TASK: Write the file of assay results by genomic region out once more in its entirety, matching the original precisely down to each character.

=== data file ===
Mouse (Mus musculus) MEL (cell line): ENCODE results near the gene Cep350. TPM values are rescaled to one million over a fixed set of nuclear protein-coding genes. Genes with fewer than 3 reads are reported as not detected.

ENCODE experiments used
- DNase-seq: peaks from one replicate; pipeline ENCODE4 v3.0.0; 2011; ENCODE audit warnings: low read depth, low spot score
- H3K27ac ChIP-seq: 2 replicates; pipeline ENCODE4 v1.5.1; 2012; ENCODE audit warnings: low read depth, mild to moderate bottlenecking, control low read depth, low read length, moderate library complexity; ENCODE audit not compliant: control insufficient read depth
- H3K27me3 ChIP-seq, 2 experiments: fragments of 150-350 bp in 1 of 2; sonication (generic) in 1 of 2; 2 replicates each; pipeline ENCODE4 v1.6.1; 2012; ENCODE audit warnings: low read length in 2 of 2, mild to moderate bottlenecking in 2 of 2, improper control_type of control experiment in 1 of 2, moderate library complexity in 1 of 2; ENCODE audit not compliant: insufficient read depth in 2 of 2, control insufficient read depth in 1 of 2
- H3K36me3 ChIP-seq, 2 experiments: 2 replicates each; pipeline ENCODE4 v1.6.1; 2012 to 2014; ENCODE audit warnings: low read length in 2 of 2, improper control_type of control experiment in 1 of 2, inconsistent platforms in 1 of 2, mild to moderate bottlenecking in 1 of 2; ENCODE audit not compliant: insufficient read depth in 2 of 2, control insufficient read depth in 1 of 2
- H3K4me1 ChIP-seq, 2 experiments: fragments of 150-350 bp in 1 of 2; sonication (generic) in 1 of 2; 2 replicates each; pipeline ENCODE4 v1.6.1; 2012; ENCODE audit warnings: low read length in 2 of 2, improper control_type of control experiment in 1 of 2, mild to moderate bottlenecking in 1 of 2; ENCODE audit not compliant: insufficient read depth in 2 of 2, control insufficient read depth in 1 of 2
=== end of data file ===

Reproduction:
Mouse (Mus musculus) MEL (cell line): ENCODE results near the gene Cep350. TPM values are rescaled to one million over a fixed set of nuclear protein-coding genes. Genes with fewer than 3 reads are reported as not detected.

ENCODE experiments used
- DNase-seq: peaks from one replicate; pipeline ENCODE4 v3.0.0; 2011; ENCODE audit warnings: low read depth, low spot score
- H3K27ac ChIP-seq: 2 replicates; pipeline ENCODE4 v1.5.1; 2012; ENCODE audit warnings: low read depth, mild to moderate bottlenecking, control low read depth, low read length, moderate library complexity; ENCODE audit not compliant: control insufficient read depth
- H3K27me3 ChIP-seq, 2 experiments: fragments of 150-350 bp in 1 of 2; sonication (generic) in 1 of 2; 2 replicates each; pipeline ENCODE4 v1.6.1; 2012; ENCODE audit warnings: low read length in 2 of 2, mild to moderate bottlenecking in 2 of 2, improper control_type of control experiment in 1 of 2, moderate library complexity in 1 of 2; ENCODE audit not compliant: insufficient read depth in 2 of 2, control insufficient read depth in 1 of 2
- H3K36me3 ChIP-seq, 2 experiments: 2 replicates each; pipeline ENCODE4 v1.6.1; 2012 to 2014; ENCODE audit warnings: low read length in 2 of 2, improper control_type of control experiment in 1 of 2, inconsistent platforms in 1 of 2, mild to moderate bottlenecking in 1 of 2; ENCODE audit not compliant: insufficient read depth in 2 of 2, control insufficient read depth in 1 of 2
- H3K4me1 ChIP-seq, 2 experiments: fragments of 150-350 bp in 1 of 2; sonication (generic) in 1 of 2; 2 replicates each; pipeline ENCODE4 v1.6.1; 2012; ENCODE audit warnings: low read length in 2 of 2, improper control_type of control experiment in 1 of 2, mild to moderate bottlenecking in 1 of 2; ENCODE audit not compliant: insufficient read depth in 2 of 2, control insufficient read depth in 1 of 2